Jesus was trying to establish “the kingdom of heaven” on the earth, and not any political kingdom.   The kingdom of heaven in which each individual will rise to his highest potential –spiritual potential rather than political or material achievements.  Obviously such a teaching is against the interests of those who would wish to establish their political powers among people.  That is why Jesus had to be killed.  Jesus was killed so that people would not be taught to rise any higher than that’s desired by the ‘political’ leaders. 

What were the charges levelled against Jesus?  He was accused of being a heretical teacher, false prophet, seducer of the people, and blasphemer – all religious crimes.  Whose interests would be most affected by such ‘crimes’?  The religious leaders’.  It was the Jewish religious leaders who wanted to have Jesus eliminated. 

In Dostoevsky’s novel [The Brothers Karamazov], it is a cardinal of the Church who tells Jesus: “… tomorrow Thou shalt see that obedient flock who at a sign from me will hasten to heap up the hot cinders about the pile on which I shall burn Thee for coming to hinder us [the leaders of the Church].  For if anyone has ever deserved our fires, it is Thou.  Tomorrow I shall burn Thee.”

This Good Friday, Jesus will be consigned to the cross once again.  On Easter Sunday he will be resurrected.  So that he can be crucified next Good Friday.  For preserving the interests of the Churches.    Between this Easter and the next Good Friday, the crucified Christ rather than the risen Christ will reign supreme in the sanctum of churches.  A dead god is more pliable than a living one!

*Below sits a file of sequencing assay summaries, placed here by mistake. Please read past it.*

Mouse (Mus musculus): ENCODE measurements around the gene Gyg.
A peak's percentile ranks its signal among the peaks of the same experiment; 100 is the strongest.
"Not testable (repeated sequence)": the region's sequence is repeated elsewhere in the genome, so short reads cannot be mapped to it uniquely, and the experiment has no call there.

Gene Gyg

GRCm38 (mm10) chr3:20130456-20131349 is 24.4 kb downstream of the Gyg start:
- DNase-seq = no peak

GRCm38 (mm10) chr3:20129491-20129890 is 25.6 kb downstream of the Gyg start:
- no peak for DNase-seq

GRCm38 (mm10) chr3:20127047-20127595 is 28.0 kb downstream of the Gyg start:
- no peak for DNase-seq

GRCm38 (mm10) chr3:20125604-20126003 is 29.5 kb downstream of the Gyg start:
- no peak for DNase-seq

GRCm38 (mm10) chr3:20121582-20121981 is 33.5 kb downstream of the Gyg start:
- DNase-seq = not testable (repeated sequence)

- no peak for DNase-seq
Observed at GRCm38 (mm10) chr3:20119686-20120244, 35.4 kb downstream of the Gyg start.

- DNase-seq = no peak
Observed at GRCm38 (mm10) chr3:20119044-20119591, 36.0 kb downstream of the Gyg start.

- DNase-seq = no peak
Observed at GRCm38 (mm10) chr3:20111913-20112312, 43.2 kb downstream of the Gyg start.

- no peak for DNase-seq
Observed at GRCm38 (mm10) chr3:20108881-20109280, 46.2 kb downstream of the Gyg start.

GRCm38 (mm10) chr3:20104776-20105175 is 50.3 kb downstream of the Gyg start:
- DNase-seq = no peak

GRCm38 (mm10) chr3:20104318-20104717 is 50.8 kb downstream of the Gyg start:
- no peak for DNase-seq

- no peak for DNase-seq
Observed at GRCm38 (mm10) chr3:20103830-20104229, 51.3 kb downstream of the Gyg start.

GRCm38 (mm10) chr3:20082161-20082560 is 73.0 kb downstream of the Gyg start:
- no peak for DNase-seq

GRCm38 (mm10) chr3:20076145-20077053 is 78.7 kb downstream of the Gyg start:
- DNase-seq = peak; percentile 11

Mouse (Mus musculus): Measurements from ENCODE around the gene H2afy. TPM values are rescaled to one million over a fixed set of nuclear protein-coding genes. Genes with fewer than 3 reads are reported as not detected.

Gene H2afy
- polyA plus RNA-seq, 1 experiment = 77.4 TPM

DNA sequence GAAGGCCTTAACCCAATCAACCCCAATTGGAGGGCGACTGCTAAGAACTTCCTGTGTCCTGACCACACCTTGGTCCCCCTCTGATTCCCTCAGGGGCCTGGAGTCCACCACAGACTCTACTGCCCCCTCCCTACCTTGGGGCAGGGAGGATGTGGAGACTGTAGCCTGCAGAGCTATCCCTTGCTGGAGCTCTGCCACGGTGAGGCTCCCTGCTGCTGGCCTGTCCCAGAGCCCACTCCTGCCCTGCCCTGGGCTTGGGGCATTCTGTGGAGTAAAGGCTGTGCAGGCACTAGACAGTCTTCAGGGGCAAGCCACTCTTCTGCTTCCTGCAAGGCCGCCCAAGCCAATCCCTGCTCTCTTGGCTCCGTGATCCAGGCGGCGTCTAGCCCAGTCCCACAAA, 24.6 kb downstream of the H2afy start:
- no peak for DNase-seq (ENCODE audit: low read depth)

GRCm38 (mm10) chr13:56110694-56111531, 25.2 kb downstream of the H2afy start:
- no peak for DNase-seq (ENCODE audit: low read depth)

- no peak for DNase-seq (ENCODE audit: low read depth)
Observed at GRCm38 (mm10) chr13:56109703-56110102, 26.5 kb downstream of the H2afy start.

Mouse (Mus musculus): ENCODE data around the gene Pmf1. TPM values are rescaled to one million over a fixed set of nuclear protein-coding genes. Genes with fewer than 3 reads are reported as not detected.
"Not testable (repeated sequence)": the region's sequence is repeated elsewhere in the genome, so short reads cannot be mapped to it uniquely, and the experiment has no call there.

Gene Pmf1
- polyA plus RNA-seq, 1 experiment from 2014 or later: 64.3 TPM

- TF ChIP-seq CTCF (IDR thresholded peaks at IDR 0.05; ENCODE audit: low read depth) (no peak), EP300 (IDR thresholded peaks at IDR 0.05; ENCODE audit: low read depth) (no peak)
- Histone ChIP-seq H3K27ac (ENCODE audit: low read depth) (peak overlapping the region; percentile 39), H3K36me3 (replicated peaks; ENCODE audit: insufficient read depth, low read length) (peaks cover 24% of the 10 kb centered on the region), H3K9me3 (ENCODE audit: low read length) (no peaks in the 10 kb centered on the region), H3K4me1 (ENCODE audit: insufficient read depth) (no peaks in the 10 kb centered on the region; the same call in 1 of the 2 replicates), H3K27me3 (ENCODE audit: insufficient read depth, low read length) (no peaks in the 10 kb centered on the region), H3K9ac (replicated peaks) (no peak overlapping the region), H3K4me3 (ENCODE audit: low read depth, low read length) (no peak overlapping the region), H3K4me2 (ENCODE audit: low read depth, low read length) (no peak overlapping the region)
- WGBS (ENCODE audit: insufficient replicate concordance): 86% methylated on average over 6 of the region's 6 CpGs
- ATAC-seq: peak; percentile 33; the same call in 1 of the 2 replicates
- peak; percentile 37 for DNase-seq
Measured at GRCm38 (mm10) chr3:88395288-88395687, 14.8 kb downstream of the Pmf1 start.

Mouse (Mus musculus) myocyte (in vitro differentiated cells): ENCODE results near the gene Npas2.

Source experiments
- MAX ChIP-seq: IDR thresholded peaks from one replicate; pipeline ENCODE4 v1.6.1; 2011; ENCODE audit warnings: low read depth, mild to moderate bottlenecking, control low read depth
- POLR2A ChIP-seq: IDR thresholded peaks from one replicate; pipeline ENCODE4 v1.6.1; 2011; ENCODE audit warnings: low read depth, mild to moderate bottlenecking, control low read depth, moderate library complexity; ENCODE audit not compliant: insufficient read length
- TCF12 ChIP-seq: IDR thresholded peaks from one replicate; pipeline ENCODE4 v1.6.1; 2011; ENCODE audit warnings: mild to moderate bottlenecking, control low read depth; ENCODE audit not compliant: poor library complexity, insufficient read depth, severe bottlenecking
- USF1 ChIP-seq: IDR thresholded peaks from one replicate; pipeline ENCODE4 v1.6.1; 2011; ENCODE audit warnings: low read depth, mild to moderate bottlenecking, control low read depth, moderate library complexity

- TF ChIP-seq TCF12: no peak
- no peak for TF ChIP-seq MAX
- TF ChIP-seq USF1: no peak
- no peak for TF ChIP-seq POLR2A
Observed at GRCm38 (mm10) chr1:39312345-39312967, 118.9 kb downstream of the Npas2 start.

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6 Responses to Good Friday, Easter and some temptations

  1. Raghuram Ekambaram says:

    You are sounding so much like a liberation theologist Matheikal … you seem to accept Jesus’s ideas but not perhaps himself. Jesus is just the prop.

    Raghuram Ekambaram

    • matheikal says:

      Yes, Raghuram, I’m realising that somewhere deep within me lies struggling to come out a religious preacher! Yes, I accept the teachings of Jesus to a great extent. It is the Jesus of the Church that I can’t accept.

  2. Anup says:

    i am almost in the same boat as you are – i am a great fan of his principles and wish I could follow them as well as he did. I just think the Romans were smart to make him god and start one of the most successful franchises in his name! The ‘divine’ nature of jesus was decided at a meeting in Rome long ago. Anyway if it helps people I have no complaints.

    I do sometimes think maybe Gandhi-ism could become an equally successful religion in another 1000 years :-). He was not perfect, but that can be fixed by distilling his message and adding a few mysteries over a few hundred years.

    • matheikal says:

      Of course, Anup, Gandhi can also become a god. By making him another god, you can kill ‘him’ – mould him in your own image or any image you want! That’s what happened to Jesus too.

  3. Shajan says:

    Hi Matheikal, Happy Easter to you. Enjoyed reading your writings.